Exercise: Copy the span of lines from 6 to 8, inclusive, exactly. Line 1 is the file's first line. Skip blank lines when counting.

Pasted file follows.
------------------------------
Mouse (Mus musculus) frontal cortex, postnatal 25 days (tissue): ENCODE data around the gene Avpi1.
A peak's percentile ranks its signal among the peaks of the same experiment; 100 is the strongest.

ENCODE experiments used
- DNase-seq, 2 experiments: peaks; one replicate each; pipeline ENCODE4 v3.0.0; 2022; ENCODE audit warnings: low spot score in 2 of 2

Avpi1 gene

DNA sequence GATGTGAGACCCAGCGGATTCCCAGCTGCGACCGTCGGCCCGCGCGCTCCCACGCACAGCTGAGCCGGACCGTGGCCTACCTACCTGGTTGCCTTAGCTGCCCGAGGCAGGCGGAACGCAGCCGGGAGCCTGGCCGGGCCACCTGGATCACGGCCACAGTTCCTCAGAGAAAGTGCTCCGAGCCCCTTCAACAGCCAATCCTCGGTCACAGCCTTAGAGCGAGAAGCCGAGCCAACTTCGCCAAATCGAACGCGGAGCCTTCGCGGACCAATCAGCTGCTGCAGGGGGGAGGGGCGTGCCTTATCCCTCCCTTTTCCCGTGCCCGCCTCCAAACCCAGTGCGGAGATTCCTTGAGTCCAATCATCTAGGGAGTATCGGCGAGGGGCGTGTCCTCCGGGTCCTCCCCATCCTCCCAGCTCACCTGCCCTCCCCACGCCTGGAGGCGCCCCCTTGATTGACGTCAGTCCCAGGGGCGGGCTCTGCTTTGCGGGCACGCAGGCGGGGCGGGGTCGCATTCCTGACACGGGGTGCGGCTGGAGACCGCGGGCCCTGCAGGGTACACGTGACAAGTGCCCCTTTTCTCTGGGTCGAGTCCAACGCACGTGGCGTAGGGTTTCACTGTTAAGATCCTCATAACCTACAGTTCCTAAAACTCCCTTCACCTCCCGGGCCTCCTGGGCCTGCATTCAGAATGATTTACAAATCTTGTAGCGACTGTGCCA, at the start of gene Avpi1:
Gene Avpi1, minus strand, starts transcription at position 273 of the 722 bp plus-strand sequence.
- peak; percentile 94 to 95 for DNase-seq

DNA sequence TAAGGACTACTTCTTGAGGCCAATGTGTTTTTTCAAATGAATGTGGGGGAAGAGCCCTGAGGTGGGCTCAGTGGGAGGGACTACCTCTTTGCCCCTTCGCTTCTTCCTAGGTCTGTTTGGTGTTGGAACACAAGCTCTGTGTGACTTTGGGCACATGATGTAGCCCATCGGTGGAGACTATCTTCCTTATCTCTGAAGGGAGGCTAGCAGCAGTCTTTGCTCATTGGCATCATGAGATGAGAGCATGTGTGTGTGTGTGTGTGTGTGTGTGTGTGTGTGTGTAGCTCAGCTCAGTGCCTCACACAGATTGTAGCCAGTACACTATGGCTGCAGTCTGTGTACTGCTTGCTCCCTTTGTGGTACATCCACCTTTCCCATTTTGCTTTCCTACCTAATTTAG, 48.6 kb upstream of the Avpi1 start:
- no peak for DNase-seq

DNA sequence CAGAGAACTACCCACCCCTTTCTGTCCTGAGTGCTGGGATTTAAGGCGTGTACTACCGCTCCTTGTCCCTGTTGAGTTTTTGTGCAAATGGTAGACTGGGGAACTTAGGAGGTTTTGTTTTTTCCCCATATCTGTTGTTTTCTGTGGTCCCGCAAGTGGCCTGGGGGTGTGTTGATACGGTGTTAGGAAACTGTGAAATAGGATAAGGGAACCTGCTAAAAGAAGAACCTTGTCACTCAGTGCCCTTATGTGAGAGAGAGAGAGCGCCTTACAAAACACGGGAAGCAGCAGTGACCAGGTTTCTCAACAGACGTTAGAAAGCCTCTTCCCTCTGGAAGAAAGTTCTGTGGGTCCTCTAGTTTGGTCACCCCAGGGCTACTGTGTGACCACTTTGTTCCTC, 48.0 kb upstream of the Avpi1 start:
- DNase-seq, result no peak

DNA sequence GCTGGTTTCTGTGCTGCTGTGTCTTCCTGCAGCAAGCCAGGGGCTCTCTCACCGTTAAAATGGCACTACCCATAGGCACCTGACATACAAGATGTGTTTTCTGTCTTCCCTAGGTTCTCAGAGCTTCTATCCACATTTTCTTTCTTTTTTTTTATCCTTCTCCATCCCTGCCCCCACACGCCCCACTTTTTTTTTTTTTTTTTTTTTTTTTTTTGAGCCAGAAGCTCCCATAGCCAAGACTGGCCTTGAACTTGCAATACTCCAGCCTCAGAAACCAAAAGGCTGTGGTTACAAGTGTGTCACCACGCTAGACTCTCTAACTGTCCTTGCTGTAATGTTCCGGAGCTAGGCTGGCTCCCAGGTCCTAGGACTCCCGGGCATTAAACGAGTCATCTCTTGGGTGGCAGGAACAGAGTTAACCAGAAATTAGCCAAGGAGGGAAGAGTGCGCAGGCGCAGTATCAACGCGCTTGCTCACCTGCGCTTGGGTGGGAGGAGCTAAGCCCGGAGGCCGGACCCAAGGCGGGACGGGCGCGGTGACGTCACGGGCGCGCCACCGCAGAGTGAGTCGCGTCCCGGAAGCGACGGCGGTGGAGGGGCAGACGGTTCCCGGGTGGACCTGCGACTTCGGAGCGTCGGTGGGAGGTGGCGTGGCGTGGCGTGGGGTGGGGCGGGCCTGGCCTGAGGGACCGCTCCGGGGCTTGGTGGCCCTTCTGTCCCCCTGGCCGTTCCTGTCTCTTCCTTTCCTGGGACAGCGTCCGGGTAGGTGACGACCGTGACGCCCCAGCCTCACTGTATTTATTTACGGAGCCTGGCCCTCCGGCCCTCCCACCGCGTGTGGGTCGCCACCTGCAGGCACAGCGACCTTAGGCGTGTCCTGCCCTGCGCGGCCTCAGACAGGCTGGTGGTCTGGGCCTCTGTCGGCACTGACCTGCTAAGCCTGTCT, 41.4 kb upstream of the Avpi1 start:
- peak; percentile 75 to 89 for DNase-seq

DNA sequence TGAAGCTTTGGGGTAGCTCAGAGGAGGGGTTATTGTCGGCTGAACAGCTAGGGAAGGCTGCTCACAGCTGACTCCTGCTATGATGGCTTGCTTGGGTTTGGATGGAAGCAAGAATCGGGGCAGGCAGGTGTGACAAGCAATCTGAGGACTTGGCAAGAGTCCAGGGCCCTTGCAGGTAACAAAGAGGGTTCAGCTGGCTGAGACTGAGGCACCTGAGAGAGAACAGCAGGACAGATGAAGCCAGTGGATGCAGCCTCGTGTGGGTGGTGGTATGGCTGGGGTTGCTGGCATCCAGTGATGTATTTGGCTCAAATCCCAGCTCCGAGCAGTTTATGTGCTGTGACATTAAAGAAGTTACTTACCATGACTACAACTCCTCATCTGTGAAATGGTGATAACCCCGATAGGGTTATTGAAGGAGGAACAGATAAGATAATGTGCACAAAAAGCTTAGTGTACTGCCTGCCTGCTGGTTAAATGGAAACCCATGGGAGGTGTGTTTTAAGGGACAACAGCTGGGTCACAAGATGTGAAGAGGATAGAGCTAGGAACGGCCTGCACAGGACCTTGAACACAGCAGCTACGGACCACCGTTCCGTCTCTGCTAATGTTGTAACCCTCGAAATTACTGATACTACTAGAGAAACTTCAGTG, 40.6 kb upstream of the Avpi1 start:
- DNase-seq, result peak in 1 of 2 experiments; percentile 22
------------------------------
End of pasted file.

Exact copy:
DNA sequence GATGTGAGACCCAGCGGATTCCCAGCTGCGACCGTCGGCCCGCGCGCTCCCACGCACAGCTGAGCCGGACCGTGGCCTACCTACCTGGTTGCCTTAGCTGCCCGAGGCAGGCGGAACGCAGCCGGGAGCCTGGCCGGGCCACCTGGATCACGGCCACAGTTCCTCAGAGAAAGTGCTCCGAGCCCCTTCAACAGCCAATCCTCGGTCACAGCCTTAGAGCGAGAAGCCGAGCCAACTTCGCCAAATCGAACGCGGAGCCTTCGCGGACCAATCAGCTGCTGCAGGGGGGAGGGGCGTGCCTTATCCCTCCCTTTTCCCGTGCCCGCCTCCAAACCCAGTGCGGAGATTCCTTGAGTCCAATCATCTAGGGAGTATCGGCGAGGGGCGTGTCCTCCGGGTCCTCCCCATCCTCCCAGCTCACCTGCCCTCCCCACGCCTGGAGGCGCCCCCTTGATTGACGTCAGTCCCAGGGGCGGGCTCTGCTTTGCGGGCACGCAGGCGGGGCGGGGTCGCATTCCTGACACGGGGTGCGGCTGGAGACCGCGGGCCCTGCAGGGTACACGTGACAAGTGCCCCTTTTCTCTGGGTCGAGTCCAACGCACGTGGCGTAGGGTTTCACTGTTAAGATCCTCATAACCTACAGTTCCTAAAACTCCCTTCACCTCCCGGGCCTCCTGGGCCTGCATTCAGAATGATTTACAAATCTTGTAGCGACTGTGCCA, at the start of gene Avpi1:
Gene Avpi1, minus strand, starts transcription at position 273 of the 722 bp plus-strand sequence.
- peak; percentile 94 to 95 for DNase-seq